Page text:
Rational Acoustics



Dr. J
June 2nd, 2010, 10:45 AM
Hello FFT users -- Maybe you can help me out. I have been using Smaart 6 for about a year now and I have always set my system up with the ground plane method. I am pretty happy with the way it sounds. I am always asked why I don't run Smaart at the venue while there isn't anyone there.

Everything I have read and have been taught (so far) suggests that changing my system from a flat response (heavy in the low end though) to supposedly conform to the room is a bad idea BUT yet everyone I know wants to run a dang RTA at the club. I know Smaart is waay different than an RTA.

So my question is this: Would you bother with measuring in a venue (If your system is already smooth in it's response - outdoors) when the venue is acoustically terrible (as most bars are) and also knowing that if you measure the place empty that is it going to fill up with people when the show starts?

Please set me straight. Thank you!

Harry Brill Jr.
June 2nd, 2010, 06:15 PM
Yes. Making the assumption your system configuration does NOT change in regards to component arrangement, there are still some room related issues you may want to address with EQ. Most of these issues will be in the low frequency and you could probably do much of it by ear. Be careful not to make the system too flat at the mix position as it will be harsh up front. Smaart is also very useful when ringing out feedback.

Dr. J
June 4th, 2010, 10:55 AM
Thanks Harry. Yes -- my trace changed in the low end. It actually ramped up stronger by quite a bit. Are you saying that I should minimize this by bringing the trace back down to match what I achieved outdoors?

Harry Brill Jr.
June 4th, 2010, 12:00 PM
This would be a good use of EQ. Just don't overdo it. Smaart can be very handy when it comes to finding the right filter but your ears will often determine how much to cut. Smaart doesn't know equal loudness contours, although it would be really cool if it did ;).

Dr. J
June 16th, 2010, 10:50 AM
Thanks Harry. I have another question if you don't mind. I align my system outdoors -- horns, mids & subs & I know how much delay it takes. When I go into a venue, is it necessary for me to re-align my subs to the tops and if so -- where would be a good spot to place the measurement mic?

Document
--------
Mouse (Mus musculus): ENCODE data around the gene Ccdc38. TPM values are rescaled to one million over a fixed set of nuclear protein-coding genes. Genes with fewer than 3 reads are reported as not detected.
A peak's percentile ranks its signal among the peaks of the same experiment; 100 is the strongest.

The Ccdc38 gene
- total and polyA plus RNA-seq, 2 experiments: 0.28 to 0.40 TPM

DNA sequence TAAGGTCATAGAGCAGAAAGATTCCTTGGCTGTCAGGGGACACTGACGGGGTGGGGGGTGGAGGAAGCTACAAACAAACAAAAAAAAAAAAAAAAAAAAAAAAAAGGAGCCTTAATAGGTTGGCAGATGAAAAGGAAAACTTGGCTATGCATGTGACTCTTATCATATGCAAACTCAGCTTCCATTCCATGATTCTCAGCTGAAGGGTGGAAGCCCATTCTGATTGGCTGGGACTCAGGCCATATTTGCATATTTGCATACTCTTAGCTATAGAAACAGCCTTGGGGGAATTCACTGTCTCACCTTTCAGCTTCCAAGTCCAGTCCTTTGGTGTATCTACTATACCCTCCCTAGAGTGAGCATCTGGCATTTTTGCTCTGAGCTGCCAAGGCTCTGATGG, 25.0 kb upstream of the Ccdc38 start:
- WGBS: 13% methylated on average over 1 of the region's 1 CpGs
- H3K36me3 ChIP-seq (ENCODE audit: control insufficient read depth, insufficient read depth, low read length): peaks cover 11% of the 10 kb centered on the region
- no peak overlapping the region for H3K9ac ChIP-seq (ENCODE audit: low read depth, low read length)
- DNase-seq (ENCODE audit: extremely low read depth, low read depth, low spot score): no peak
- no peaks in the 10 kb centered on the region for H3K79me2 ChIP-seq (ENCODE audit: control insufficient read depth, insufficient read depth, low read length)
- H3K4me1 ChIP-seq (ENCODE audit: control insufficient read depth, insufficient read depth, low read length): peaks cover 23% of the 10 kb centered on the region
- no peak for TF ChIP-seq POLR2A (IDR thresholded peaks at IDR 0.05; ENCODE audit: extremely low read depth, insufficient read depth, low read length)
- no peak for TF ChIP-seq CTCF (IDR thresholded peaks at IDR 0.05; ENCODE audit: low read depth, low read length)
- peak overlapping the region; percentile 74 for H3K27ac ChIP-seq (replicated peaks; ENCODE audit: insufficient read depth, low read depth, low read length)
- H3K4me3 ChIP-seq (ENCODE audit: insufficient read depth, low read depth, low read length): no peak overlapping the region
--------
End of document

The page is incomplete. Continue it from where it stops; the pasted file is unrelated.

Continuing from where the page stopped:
I have done this in the past with one side (one stack) and with the mic in the middle half of the right stack listening area. In other words -- from the center line (mix position) the middle of the right stack & mix position. I hope that makes sense. In the half of a half area....:D My mic was in the on-axis position. I have seen several posts where the mic was pointing straight down on a case lid or a table. Any clarification on this would be great. Thanks!

Harry Brill Jr.
June 17th, 2010, 02:20 AM
You should not have to re-time your system indoors. There is no reason it would change within the box. When we have more than one stack per side this becomes more complicated. Still anything within a single box should not need to be re-timed.

Placing the mic on the floor is a way to reduce reflections from the floor from getting into the mic. These reflections cause comb filters in the measurement. When the people come in, the reflections are no longer an issue so we would not want to correct our system based on that response. Ever spend a lot of time EQing a system in an empty room, only to find yourself flattening the EQ when the crowds are there?

Dr. J
June 18th, 2010, 12:55 PM
Thanks Harry! I have not done much measuring inside other than to see what the room has done to my system compared to the free field. It doesn't change much except the low end so I may adjust that. I haven't tried to re-do my live trave to be flat inside since I am told it would only make matters worse.

Thanks Again!

Kip Conner
July 15th, 2010, 02:34 PM
J- Assuming that you capture your traces and keep it's a good way to determine quickly what the room acoustics are doing to your system. I like to keep my free field measurement traces as references when moving the rig indoors. Although it's true you can't "tune a room" with an EQ, you can overcome some issues by not exciting frequencies by adding to the problem.

Case and point: your floor wedges. You can align and eq the perfect wedge and as soon as you put into a wierd stage space you have to do it all over again. Example- a tent or gazebo. That space has a sound that a good flat response box usually doesn't play well with and a quick retune can fix it.